Thanks for reading. I hope you enjoyed it as much as I did.















Thursday, April 25, 2013

SEQ Bike Packing Trip Part 3


....continued from Part 2.....


As I lay in my sleeping bag in “the unit”, listening to the rain on the roof, I was wondering what effect this might have on the river levels at the numerous crossings I was to negotiate today? I was also pleased that I was sleeping in a warm, dry place and not having to pack heavy, wet gear onto my bike. Yesterday taxed the legs a lot and I didn’t need any more weight to drag around.  Yes, it was a good call to stay in Jimna.


Heading out of Jimna this morning the legs felt a bit “doughy”. Yesterday was a pretty tough day with all of the climbing and I was unsure what today would bring. It might be 90km to Nanango, it might be 115km to Yarraman or it might be 140km to Blackbutt with whatever climbing that brought. The trouble with these plans was that it meant I would be starting from Blackbutt at best on the last day. That would give me about 200km to ride on the last day. Not really possible. The next best option would be to arrange a pick up at Fernvale, something I wasn’t keen to do for two reasons. One, I didn’t want to trouble anyone with having to pick me up and two, I really wanted to complete the ride from and back to, my front door.

As I warmed up on the few kilometres out of Jimna toward the Monsidale Rd turnoff I mulled over what route I should take. I stopped briefly to look at the Jimna fire tower. A very impressive timber structure.


Dropping into Monsidlae Rd I enjoyed the long downhill coast, but as always, in the back of my mind was wondering when I would have to “pay the piper” for this descent.


It felt a bit like England Creek Rd in Brisbane Forest Park and I notice that after the overnight rain I was amongst the first road users for the day.


The countryside opened out to farming land with views that went on forever.


I was expecting a lot of river crossings today and the first one was encountered just near Monsidale. It was a very civilised concrete crossing that was covered in sand so that it felt like pedalling in custard to get across it. Wet feet. Before 8am. Again.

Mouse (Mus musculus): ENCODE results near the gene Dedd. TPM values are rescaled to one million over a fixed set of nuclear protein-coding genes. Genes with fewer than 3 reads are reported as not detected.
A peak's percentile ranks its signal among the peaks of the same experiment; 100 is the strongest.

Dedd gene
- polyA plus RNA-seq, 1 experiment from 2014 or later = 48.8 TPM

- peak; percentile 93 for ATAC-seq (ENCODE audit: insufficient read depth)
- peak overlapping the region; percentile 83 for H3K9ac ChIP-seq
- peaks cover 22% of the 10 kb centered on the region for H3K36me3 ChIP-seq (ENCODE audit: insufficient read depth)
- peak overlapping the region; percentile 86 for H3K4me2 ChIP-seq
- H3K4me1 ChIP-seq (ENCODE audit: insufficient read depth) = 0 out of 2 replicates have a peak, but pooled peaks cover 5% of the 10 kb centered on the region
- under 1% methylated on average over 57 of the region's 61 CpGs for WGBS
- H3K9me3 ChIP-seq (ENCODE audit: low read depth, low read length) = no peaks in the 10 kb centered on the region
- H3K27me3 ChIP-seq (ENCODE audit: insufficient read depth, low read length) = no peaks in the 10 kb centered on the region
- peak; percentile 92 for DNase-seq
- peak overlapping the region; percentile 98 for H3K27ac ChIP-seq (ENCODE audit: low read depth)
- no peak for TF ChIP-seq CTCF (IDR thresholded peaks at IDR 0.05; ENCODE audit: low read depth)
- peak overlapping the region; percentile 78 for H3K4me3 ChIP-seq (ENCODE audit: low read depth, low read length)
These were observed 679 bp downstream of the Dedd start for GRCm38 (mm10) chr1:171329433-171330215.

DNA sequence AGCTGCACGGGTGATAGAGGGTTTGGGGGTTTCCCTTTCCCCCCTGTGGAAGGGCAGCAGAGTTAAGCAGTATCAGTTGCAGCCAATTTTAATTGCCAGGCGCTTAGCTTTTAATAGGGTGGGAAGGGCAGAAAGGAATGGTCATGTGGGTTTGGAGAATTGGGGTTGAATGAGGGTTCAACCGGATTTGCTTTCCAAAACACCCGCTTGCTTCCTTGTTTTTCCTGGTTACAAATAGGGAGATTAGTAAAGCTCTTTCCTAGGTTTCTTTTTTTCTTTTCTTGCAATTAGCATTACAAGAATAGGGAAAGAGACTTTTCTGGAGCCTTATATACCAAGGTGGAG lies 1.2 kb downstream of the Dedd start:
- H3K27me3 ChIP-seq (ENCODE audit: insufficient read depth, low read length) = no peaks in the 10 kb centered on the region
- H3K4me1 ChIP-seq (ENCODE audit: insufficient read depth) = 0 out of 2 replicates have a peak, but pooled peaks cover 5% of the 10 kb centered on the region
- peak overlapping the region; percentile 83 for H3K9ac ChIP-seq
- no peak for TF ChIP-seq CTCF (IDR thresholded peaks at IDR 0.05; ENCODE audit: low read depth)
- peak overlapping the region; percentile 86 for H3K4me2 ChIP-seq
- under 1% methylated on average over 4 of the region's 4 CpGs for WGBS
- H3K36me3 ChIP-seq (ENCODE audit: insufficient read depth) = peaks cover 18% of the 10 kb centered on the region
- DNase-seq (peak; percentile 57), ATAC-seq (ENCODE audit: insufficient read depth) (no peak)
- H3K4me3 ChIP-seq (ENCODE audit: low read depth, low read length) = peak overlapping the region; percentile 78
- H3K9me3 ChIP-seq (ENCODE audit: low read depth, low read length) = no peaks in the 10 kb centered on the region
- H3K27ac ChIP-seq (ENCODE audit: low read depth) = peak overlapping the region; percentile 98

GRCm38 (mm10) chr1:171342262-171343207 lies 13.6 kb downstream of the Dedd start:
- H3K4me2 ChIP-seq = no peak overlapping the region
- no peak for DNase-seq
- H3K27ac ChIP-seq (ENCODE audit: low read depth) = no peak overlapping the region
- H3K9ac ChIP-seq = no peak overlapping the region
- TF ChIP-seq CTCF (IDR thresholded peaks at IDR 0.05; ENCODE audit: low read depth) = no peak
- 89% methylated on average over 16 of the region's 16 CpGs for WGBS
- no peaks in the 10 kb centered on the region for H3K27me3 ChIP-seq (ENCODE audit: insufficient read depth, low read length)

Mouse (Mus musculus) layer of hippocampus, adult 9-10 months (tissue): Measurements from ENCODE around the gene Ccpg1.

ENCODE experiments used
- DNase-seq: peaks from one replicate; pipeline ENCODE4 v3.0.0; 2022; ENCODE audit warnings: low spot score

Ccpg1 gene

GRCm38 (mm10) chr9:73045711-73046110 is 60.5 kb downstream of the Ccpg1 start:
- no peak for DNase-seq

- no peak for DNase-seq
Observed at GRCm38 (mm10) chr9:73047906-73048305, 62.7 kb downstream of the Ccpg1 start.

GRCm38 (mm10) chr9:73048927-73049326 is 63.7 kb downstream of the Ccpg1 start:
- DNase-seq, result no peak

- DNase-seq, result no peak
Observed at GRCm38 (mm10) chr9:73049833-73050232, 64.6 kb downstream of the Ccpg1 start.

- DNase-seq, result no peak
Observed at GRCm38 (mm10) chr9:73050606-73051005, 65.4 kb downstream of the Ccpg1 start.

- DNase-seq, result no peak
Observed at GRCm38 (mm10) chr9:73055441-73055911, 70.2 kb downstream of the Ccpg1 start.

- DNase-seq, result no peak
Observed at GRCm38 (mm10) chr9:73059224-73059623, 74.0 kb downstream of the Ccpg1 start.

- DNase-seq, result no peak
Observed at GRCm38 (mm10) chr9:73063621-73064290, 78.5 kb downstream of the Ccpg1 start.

Not to worry though. It was another cracking clear morning. I wasn’t at work so what could possibly be wrong with the world? (Apart from the Boston Marathon bombing which I was blissfully unaware of). Just a bike to pedal and lots of photos to take.


I had made a decision regarding the route for the day. I would turn left on the Linville to Murgon Road instead of right. That would see me tracking straight to Linville and save me about 100km(62mi). While slightly disappointed at missing this section, I simply didn’t have the time to include it in this trip. Another time perhaps?


As I came to an intersection that was signposted as Louisavale Rd I confidently motored past as my road map showed that road curling back up to the north. I needed to take Monsidale Rd to the west, along Monsidale Creek. Reinforcing the idea was that the Louisavale Rd sign had a “no through road” sign attached to it. This would be the first time I obeyed an advisory sign on this trip and I should have stuck to my "normal" policy here.


Yep, of course that was the road I was meant to take to get to Monsidale Creek! I could see a road on my gps that headed in the correct direction and fell into a basic map reading trap of making the map fit the surroundings and not the surroundings fit the map. A subtle but important point.


So, after pedalling for another 30 minutes or so, I began thinking that the Louisavale Rd turn had to be the one, but as I rocketed down a range of hills was reluctant to make the climb back up to find out.
Arriving at the “next road” that I had seen on the gps revealed it to be not much more than a track. I spent some time here on the corner of Tableland Rd ascertaining that it would link back to Louisavale Rd. It would, eventually, so I headed off along it all the while watching a guy on a horse trying to get a small herd of cattle through a gate, without much success. I thought I knew a few swear words but boy, was I getting an education! It also made me feel much better about being a bit off track.



The short version of Tableland Rd is that it slowly disappeared into a creek line with chin deep grass. Yes, that is the "road" below.


 I was feeling pretty vulnerable without gaiters in all that long grass so decided that the sensible thing to do was give the Monsidale Creek section of the ride away. I back tracked then headed into Kilkoy(with a nice tailwind) for a coffee and slice of carrot cake as big as a house brick.